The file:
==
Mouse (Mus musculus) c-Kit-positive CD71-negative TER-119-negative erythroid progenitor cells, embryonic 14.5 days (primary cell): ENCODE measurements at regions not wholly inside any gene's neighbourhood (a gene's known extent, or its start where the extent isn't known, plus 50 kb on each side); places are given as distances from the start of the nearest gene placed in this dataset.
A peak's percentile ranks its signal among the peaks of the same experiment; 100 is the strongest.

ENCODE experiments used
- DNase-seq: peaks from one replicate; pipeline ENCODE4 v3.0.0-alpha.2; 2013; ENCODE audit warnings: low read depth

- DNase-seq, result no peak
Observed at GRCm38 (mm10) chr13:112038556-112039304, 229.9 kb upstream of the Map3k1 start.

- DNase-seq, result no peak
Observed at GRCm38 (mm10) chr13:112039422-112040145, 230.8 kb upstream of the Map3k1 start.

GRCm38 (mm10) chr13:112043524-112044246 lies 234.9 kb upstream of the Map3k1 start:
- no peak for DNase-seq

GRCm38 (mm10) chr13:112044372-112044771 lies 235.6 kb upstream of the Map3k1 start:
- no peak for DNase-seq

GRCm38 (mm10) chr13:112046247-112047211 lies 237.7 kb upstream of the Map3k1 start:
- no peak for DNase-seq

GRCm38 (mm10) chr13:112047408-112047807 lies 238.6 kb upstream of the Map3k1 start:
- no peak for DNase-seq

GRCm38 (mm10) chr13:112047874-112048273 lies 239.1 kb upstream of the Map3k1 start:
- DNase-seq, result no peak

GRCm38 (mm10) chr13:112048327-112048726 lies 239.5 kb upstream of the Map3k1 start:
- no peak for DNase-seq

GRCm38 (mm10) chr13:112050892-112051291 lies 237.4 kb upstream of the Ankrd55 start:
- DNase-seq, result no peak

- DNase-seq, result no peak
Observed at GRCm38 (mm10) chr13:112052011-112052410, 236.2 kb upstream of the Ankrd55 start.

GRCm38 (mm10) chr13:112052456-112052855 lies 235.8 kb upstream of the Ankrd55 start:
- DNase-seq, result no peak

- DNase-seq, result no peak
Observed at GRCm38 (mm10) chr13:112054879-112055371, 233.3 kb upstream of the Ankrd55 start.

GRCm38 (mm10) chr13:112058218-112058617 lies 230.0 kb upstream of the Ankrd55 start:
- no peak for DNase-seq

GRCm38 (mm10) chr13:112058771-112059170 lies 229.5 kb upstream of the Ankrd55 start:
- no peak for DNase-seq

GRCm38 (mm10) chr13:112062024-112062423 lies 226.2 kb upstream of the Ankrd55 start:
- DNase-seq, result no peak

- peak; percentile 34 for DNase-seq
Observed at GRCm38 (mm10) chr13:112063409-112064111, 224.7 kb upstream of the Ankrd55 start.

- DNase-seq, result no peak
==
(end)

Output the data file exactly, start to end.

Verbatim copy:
Mouse (Mus musculus) c-Kit-positive CD71-negative TER-119-negative erythroid progenitor cells, embryonic 14.5 days (primary cell): ENCODE measurements at regions not wholly inside any gene's neighbourhood (a gene's known extent, or its start where the extent isn't known, plus 50 kb on each side); places are given as distances from the start of the nearest gene placed in this dataset.
A peak's percentile ranks its signal among the peaks of the same experiment; 100 is the strongest.

ENCODE experiments used
- DNase-seq: peaks from one replicate; pipeline ENCODE4 v3.0.0-alpha.2; 2013; ENCODE audit warnings: low read depth

- DNase-seq, result no peak
Observed at GRCm38 (mm10) chr13:112038556-112039304, 229.9 kb upstream of the Map3k1 start.

- DNase-seq, result no peak
Observed at GRCm38 (mm10) chr13:112039422-112040145, 230.8 kb upstream of the Map3k1 start.

GRCm38 (mm10) chr13:112043524-112044246 lies 234.9 kb upstream of the Map3k1 start:
- no peak for DNase-seq

GRCm38 (mm10) chr13:112044372-112044771 lies 235.6 kb upstream of the Map3k1 start:
- no peak for DNase-seq

GRCm38 (mm10) chr13:112046247-112047211 lies 237.7 kb upstream of the Map3k1 start:
- no peak for DNase-seq

GRCm38 (mm10) chr13:112047408-112047807 lies 238.6 kb upstream of the Map3k1 start:
- no peak for DNase-seq

GRCm38 (mm10) chr13:112047874-112048273 lies 239.1 kb upstream of the Map3k1 start:
- DNase-seq, result no peak

GRCm38 (mm10) chr13:112048327-112048726 lies 239.5 kb upstream of the Map3k1 start:
- no peak for DNase-seq

GRCm38 (mm10) chr13:112050892-112051291 lies 237.4 kb upstream of the Ankrd55 start:
- DNase-seq, result no peak

- DNase-seq, result no peak
Observed at GRCm38 (mm10) chr13:112052011-112052410, 236.2 kb upstream of the Ankrd55 start.

GRCm38 (mm10) chr13:112052456-112052855 lies 235.8 kb upstream of the Ankrd55 start:
- DNase-seq, result no peak

- DNase-seq, result no peak
Observed at GRCm38 (mm10) chr13:112054879-112055371, 233.3 kb upstream of the Ankrd55 start.

GRCm38 (mm10) chr13:112058218-112058617 lies 230.0 kb upstream of the Ankrd55 start:
- no peak for DNase-seq

GRCm38 (mm10) chr13:112058771-112059170 lies 229.5 kb upstream of the Ankrd55 start:
- no peak for DNase-seq

GRCm38 (mm10) chr13:112062024-112062423 lies 226.2 kb upstream of the Ankrd55 start:
- DNase-seq, result no peak

- peak; percentile 34 for DNase-seq
Observed at GRCm38 (mm10) chr13:112063409-112064111, 224.7 kb upstream of the Ankrd55 start.

- DNase-seq, result no peak